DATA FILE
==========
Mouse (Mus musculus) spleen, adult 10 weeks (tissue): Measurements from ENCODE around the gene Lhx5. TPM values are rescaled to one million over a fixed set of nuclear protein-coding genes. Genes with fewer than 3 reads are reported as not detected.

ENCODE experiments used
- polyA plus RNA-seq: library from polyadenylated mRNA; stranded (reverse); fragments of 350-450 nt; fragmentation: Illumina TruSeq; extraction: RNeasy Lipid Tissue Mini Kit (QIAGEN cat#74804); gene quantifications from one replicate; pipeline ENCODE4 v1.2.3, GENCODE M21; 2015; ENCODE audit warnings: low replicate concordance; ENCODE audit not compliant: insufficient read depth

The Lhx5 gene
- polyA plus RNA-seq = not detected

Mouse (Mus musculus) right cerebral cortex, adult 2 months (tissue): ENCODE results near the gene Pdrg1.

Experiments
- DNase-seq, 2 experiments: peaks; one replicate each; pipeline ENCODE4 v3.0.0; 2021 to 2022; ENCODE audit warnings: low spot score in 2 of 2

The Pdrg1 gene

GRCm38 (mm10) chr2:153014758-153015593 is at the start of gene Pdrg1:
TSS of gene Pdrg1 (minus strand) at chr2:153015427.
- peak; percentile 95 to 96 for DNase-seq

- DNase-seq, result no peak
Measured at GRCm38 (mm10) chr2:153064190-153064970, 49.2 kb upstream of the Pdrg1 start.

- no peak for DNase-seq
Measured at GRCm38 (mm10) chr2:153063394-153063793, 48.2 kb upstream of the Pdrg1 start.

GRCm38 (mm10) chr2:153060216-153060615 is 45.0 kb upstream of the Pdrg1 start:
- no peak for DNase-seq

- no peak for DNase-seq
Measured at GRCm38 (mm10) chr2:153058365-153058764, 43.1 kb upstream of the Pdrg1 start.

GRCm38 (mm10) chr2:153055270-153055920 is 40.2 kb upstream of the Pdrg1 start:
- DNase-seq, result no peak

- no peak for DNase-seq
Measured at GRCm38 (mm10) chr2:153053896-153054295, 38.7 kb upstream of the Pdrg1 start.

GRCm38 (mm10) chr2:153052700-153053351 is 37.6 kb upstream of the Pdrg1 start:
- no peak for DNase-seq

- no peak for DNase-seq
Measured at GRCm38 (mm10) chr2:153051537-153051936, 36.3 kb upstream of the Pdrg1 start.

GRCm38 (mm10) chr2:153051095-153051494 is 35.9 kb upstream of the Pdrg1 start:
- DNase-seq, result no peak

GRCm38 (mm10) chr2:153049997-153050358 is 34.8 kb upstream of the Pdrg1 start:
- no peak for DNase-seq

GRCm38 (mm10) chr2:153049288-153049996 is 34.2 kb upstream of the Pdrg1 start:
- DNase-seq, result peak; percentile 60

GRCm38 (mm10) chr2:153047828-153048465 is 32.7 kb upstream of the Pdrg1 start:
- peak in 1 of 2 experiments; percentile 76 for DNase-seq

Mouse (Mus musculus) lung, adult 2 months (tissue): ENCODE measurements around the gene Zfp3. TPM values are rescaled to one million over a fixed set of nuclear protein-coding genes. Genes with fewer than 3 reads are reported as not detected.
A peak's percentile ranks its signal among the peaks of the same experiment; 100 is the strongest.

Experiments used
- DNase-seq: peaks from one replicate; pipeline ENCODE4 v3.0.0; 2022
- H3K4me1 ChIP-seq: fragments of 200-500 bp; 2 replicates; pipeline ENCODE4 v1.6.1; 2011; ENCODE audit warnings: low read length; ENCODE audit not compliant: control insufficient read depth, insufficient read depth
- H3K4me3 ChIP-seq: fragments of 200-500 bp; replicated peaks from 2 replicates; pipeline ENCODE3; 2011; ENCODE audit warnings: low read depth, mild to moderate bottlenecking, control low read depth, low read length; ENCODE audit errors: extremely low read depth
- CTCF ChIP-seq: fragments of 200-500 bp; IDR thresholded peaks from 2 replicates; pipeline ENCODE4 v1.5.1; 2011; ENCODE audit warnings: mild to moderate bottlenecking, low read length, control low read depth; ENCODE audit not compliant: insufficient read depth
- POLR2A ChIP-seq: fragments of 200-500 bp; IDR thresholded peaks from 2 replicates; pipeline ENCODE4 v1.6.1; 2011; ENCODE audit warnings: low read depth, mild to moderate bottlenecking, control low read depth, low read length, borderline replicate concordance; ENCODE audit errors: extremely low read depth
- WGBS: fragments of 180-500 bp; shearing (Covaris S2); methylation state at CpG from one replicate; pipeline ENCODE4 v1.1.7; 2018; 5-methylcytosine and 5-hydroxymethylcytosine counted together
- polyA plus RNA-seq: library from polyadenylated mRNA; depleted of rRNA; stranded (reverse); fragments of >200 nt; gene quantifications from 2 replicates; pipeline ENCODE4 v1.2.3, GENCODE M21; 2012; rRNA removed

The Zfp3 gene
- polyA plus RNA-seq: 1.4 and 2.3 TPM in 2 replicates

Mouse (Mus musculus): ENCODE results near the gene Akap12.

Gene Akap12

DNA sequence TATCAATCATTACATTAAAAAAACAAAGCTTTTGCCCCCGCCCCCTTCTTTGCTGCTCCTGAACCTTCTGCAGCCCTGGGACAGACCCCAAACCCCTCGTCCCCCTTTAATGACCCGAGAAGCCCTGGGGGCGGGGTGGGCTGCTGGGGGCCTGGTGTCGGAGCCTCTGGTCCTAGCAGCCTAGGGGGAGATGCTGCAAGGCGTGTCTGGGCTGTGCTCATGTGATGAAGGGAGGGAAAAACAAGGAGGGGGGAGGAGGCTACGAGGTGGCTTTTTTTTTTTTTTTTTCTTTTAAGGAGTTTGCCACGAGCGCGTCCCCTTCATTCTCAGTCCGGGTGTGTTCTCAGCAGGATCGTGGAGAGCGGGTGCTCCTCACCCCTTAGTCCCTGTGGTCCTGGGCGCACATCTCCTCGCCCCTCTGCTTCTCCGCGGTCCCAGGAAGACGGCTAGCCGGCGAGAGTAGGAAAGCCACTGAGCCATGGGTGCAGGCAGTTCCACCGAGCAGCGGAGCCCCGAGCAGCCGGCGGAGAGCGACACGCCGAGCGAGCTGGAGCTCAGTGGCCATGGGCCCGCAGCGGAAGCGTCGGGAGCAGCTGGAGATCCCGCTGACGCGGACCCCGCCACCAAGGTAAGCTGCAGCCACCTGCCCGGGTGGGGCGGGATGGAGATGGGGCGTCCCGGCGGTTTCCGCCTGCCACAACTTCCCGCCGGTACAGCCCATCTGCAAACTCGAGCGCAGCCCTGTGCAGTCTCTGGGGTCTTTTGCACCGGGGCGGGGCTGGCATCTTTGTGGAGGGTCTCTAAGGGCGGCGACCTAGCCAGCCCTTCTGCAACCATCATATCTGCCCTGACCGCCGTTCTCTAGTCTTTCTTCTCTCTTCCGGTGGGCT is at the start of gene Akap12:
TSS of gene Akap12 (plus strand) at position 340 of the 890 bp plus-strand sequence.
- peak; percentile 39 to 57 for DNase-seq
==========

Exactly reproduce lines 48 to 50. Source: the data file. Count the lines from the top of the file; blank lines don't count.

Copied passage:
- polyA plus RNA-seq: 1.4 and 2.3 TPM in 2 replicates

Mouse (Mus musculus): ENCODE results near the gene Akap12.

Gene Akap12